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Thread: Open-Source Flash Player Continues To Advance

  1. #21
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    Quote Originally Posted by uid313 View Post
    I only use Flash for porno.
    Sigh... get yourself a mail-order Russian bride already. Enough with the pr0n comments in every thread about Flash.

  2. #22
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    Jan 2008
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    Quote Originally Posted by timothyja View Post
    Why are there still two projects surely the devs from these projects should get together and work on merging them into one project. Seems like a huge waste of effort to me.
    It's two projects because Flash is really two platforms (basically AVM1 vs. AVM2).

  3. #23
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    Oct 2012
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    Question Hardware-accelerated Video Decoding

    Video. Decode. Acceleration.

    -This is the one issue that's enough to put me off from installing Ubuntu (or any Linux distro for that matter) on my family/friends/colleagues' computer as their main OS (sometimes I put Ubuntu as a second OS, though).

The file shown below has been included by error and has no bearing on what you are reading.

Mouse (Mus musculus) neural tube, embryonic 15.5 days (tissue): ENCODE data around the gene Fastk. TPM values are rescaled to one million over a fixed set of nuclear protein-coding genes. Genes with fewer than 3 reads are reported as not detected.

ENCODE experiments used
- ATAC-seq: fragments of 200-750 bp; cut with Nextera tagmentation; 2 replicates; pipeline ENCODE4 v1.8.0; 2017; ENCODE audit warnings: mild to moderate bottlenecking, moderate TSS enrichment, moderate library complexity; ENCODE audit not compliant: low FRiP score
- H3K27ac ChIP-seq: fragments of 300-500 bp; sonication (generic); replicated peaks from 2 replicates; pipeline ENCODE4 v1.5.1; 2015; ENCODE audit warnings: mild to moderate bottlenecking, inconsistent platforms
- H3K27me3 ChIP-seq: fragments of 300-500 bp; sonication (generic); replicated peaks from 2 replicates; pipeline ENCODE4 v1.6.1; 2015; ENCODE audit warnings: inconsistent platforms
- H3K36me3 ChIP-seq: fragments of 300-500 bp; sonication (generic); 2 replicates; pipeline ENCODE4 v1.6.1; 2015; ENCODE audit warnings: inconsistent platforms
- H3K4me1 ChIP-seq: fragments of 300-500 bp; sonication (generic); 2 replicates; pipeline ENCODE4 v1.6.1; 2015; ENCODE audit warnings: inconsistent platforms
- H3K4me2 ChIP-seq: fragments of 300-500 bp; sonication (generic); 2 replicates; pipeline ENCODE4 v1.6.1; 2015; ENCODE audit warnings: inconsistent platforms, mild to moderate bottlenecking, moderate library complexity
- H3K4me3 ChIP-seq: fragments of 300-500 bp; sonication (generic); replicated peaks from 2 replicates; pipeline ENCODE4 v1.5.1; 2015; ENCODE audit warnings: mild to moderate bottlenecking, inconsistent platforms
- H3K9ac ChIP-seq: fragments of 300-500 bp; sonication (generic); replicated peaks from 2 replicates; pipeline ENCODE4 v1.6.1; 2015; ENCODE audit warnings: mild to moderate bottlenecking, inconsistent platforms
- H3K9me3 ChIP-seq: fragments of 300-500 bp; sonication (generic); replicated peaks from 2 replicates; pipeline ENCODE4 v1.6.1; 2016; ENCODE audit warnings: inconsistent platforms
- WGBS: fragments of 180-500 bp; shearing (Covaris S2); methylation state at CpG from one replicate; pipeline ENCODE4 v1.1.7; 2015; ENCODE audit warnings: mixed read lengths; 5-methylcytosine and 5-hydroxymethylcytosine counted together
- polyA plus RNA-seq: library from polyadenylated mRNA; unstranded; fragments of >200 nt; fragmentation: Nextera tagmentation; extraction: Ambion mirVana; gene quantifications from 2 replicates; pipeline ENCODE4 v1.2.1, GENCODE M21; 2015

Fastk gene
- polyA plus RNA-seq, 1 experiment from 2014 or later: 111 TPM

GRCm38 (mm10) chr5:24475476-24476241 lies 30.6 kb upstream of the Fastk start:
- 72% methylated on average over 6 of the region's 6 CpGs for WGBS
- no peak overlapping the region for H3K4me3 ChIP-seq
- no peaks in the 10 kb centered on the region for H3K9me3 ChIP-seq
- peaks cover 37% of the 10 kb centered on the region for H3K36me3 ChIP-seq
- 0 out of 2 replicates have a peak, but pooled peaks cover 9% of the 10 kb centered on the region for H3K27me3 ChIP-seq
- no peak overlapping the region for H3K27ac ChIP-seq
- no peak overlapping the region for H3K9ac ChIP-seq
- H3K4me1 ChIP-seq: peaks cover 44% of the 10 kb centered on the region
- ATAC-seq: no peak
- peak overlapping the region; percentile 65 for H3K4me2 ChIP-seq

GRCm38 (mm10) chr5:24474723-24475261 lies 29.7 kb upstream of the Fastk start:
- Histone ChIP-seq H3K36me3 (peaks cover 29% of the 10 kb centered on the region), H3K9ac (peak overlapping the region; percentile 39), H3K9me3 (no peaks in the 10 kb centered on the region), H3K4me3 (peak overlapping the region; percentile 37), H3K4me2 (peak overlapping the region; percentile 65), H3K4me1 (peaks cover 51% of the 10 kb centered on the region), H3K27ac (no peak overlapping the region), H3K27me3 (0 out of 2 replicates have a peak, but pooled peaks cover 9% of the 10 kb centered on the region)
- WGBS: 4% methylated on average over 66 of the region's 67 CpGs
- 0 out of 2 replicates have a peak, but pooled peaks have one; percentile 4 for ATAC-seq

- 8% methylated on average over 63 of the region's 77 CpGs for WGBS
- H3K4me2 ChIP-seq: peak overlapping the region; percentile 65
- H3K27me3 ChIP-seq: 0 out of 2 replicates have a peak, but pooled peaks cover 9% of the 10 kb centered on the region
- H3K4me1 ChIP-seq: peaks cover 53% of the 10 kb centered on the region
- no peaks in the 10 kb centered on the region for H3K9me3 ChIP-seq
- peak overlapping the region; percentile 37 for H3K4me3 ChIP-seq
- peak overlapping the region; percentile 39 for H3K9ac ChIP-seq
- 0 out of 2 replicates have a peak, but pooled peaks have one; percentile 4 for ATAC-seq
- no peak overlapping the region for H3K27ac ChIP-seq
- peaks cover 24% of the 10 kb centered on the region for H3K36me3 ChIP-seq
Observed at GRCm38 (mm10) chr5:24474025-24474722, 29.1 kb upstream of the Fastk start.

-And this is especially true for netbook/low-performance system (I myself currently have a 14" laptop with a 1.3GHz AMD E-300); it'll use a lot CPU power when playing Flash videos on YouTube, and will stutter badly with HD videos - putting multi-tasking out of question.

    -Remember, video on the Web isn't just for entertainment purposes only - nowadays it's an essential medium to propagate information more effectively.

    -Or, is there any way I can get hardware/GPU-accelerated decoding for H.264 videos on YouTube (and everywhere else)?


    Thanks & regards,
    -Musafir_86.

    P/S: This is my first post here after being just a 'lurker' for years.

  4. #24
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    Oct 2012
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    Personally i find the pepper flash to be much more usable and stable. Playing the same flash game using firefox and the older flash version and google chrome and the pepper flash on older hardware with crappy integrated graphics i get a much smoother faster frame rate from pepper. You can also get pepper flash working without issue on chromium browser.

  5. #25
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    Mar 2011
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    Quote Originally Posted by Musafir_86 View Post
    Or, is there any way I can get hardware/GPU-accelerated decoding for H.264 videos on YouTube (and everywhere else)?
    Adope flash uses VDPAU, so with a nvidia GPU and proprietary drivers you should be fine (on the other hand gallium has VDPAU, too, but it's in a early state).
    Gnash uses ffmpeg and ffmpeg supports VDPAU and VA-API, so you can go with nvidia or intel.
    For lightspark I have no idea.